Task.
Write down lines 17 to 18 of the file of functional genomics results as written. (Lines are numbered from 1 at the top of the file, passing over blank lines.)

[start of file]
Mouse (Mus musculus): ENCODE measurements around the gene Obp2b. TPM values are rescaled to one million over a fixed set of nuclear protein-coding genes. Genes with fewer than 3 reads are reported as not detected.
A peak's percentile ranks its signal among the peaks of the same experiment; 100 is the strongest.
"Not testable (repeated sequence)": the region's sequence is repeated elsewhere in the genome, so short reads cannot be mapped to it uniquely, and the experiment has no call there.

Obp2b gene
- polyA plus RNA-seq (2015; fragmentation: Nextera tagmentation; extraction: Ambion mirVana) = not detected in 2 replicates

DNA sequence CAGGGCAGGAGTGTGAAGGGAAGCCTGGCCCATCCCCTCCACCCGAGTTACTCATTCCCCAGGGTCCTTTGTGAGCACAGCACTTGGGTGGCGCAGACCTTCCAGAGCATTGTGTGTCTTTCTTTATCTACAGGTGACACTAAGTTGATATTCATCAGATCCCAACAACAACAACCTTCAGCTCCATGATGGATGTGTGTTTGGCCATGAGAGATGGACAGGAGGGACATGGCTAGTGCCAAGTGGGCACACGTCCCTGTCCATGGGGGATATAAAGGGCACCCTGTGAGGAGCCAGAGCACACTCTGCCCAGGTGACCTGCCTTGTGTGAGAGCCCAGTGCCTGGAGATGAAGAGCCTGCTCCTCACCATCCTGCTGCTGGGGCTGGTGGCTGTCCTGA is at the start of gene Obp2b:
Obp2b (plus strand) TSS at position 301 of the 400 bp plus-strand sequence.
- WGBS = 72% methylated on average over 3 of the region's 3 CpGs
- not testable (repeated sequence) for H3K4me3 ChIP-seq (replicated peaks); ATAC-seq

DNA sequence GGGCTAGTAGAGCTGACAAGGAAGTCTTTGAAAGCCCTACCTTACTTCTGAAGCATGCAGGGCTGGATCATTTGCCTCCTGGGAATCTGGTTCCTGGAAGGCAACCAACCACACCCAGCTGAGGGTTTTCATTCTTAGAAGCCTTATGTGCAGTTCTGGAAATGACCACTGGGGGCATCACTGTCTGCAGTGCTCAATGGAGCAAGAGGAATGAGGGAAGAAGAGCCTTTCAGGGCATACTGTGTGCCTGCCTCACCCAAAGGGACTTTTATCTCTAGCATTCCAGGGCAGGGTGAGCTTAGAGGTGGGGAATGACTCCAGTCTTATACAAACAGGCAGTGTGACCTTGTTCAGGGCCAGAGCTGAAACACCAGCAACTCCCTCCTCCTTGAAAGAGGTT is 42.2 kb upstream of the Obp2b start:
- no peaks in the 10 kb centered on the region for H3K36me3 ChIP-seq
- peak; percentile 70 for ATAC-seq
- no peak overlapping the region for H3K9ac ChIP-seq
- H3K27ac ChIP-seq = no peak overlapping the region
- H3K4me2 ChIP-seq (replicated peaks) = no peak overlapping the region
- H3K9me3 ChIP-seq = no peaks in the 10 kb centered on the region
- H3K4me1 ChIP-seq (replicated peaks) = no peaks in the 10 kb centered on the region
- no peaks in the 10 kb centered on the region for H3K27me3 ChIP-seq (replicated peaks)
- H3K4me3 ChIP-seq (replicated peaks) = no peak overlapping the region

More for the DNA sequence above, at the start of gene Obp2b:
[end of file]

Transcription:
- H3K4me1 ChIP-seq (replicated peaks) = no peaks in the 10 kb centered on the region
- no peaks in the 10 kb centered on the region for H3K27me3 ChIP-seq (replicated peaks)